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Microsoft Xbox to help kids with disabilities at Jerusalem hospital get treatment

Microsoft's Yaron Galinsky with ALYN's Dr. Maurit Beeri and Arie Yekel-Melamed are seen helping a patient play 'Forza Horizon 4' on the Xbox One using an Xbox Adaptive Controller.
Photo: ALYN HOSPITAL

Twelve-year-old Lina and 10-year old Yael, both in a wheelchair due to a severe muscular condition that leads to loss of muscle function, were two of the six patients of Israel’s Alyn Hospital who recently got a specially designed Xbox from Microsoft that can help them with their treatments.

The Jerusalem children’s rehab hospital has often teamed up with startups and tech firms to promote assistive technologies, innovation, and accessible services for children who live with a wide range of disabilities. The tech firms provide the technical knowhow, while the hospital staff and patients outline the needs.

As part of this effort, the hospital approached a team at Microsoft that is responsible for the development of the Xbox Adaptive Controller, which makes Microsoft’s gaming console accessible for gamers with limited mobility. They asked them to adopt the controller to the needs of Alyn patients, to help them with their treatment and enable remote treatment for patients who have trouble showing up in person due to the coronavirus pandemic.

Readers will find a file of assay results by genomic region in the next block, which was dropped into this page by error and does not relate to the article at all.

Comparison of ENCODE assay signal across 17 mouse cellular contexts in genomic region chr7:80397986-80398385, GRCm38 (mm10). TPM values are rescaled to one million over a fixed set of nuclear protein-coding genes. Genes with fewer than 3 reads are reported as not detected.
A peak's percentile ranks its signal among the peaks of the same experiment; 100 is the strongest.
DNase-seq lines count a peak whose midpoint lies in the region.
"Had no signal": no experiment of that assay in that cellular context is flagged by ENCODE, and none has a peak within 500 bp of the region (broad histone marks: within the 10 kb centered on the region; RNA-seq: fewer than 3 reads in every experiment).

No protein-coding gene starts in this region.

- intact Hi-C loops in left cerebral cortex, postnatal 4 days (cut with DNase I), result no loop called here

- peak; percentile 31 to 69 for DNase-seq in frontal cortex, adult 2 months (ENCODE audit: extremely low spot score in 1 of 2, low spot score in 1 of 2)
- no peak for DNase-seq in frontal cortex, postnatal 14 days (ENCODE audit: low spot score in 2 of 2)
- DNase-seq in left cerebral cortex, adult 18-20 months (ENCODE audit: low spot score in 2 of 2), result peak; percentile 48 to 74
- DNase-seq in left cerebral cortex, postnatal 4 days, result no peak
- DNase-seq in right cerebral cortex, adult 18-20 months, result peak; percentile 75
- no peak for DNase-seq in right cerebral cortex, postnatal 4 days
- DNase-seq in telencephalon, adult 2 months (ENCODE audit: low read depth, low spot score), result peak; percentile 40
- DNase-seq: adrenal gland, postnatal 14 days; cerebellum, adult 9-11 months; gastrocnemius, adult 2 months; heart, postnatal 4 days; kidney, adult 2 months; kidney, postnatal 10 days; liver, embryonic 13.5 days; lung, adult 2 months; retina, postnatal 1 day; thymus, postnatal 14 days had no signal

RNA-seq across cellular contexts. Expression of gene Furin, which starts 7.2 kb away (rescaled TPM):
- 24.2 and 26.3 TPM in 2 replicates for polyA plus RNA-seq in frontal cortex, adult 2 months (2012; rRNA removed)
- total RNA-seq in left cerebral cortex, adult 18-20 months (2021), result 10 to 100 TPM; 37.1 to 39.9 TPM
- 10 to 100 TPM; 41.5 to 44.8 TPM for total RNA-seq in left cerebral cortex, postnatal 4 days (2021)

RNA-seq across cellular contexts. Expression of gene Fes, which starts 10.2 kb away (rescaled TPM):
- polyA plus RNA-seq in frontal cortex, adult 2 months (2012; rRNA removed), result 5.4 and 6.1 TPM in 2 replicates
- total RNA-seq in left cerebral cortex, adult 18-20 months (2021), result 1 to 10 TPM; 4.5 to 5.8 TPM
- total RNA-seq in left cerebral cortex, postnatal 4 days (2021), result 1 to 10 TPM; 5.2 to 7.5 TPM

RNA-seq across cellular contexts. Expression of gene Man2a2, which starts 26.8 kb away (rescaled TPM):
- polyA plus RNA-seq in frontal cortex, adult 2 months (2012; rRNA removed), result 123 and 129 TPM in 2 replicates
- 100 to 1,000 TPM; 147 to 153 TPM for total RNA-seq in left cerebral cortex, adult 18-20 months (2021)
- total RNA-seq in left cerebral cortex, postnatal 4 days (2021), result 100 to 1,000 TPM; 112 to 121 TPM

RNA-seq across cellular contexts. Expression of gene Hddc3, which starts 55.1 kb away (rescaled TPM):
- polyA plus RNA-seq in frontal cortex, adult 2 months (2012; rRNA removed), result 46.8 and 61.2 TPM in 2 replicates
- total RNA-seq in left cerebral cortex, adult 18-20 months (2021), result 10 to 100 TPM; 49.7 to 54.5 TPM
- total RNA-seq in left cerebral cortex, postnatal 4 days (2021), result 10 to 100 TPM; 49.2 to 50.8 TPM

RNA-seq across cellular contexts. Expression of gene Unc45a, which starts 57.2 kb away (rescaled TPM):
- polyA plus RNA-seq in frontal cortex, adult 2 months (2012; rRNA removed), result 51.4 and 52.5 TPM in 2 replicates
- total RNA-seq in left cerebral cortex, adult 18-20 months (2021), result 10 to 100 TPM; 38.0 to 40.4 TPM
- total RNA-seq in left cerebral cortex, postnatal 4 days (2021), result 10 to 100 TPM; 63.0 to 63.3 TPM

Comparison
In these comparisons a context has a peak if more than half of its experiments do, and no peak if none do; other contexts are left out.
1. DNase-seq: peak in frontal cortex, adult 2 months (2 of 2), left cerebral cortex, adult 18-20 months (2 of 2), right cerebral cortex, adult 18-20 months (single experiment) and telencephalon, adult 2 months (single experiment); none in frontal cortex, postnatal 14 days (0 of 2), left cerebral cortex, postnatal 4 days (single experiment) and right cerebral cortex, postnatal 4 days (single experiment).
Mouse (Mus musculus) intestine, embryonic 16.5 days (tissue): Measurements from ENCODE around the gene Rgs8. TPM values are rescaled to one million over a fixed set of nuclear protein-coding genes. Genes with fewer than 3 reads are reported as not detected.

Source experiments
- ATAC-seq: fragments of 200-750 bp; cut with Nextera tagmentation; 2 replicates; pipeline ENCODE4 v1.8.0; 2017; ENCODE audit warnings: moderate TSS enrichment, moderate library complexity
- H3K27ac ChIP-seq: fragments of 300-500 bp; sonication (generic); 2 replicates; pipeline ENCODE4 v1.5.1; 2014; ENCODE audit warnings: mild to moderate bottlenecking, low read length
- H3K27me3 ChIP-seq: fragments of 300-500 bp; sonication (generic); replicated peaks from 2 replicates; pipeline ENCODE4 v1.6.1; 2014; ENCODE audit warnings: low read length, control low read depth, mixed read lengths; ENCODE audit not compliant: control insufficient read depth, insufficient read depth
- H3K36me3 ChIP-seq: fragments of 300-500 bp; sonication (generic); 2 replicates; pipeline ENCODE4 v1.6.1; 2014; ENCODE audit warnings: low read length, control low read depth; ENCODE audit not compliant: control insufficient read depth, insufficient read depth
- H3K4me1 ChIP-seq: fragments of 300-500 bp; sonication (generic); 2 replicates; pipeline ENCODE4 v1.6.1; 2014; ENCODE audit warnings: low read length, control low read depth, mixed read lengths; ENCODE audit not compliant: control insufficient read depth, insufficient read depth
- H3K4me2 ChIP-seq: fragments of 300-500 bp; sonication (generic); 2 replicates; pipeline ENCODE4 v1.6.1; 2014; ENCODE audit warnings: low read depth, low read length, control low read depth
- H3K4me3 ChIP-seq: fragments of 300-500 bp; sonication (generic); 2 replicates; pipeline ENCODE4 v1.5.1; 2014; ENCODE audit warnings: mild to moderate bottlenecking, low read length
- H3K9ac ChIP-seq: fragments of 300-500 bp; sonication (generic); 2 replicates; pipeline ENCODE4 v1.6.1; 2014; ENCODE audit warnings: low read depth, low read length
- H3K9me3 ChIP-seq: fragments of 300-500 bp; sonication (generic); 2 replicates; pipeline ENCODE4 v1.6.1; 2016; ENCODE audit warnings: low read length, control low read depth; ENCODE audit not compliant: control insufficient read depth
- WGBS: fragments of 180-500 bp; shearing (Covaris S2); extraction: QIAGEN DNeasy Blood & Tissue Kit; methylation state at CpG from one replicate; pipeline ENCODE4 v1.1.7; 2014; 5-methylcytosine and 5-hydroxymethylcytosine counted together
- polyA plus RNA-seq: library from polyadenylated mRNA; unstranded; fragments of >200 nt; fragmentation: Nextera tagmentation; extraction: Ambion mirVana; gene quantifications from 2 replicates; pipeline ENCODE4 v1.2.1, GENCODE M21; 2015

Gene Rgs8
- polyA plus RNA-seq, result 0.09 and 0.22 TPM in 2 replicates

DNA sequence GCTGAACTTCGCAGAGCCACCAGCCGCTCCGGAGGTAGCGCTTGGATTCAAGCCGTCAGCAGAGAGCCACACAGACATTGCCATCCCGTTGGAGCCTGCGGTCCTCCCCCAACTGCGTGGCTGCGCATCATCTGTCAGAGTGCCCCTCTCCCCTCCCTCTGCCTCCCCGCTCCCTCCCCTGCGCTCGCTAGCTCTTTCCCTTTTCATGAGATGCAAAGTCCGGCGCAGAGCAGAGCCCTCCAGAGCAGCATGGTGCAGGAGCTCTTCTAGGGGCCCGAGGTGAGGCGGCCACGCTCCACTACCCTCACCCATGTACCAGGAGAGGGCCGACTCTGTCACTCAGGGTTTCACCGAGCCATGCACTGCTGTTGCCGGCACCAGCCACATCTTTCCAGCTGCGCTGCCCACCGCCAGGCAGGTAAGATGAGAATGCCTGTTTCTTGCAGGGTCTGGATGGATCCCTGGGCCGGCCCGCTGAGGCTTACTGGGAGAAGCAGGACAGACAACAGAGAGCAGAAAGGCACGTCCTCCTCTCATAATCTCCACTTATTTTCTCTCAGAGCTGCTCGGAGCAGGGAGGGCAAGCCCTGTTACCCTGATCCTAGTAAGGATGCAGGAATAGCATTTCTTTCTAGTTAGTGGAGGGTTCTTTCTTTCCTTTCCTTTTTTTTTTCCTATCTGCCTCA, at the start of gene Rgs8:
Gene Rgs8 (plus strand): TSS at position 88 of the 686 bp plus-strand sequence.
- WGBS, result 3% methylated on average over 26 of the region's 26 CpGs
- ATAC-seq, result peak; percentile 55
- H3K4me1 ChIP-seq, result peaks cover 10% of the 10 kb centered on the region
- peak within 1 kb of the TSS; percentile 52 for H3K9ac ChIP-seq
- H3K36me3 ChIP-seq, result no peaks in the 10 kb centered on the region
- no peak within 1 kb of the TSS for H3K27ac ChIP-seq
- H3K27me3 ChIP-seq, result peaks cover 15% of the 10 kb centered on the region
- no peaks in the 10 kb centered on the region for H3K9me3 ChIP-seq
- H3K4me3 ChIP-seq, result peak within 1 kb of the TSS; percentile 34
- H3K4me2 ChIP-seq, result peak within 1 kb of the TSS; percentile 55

The Microsoft Israel research and development team got to work, and this week Yaron Galitzky, who is responsible for the Xbox Adaptive Controller development, visited the hospital and brought with him six packages that he donated to the Alyn children. Each package contained an Xbox, an adaptive controller, a laptop, a subscription for Xbox game packages, Microsoft Office, and a variety of games and creative programs.

Galitzky met with Dr. Maurit Beeri, director-general of Alyn Hospital, and Arie Yekel-Melamed, who manages the hospital’s innovation initiatives.

Together, they spent the day going from one hospital bed to the next to install the systems and adapt the controllers to each child’s needs, assisted by one of Alyn’s occupational therapists.

“These are children who have disabilities but whose cognition is good,” Arie Yekel-Melamed, the hospital’s innovation manager, told The Times of Israel in a phone interview.

“They are clever children who are caught in their bodies with a variety of disabilities.”

Alyn uses advanced gaming as part of its therapy with the children, he said, but children who were isolated in the hospital wards or at home because of coronavirus restrictions had no access to these tools — or had to compete at home with their siblings to get access to a laptop.

“The idea was to bring some joy, exercise, and some therapy to these children,” he said. “You should have seen the light in their eyes, …it was amazing.”}

The hospital, he added, has worked together with tech firms and Microsoft to spearhead the development of products that improve rehabilitation, quality of life, and daily inclusion for children with disabilities. Microsoft Israel’s contribution will be “a role model for startups,” as it promotes inclusive design to make it possible for products to be used by people with disabilities.

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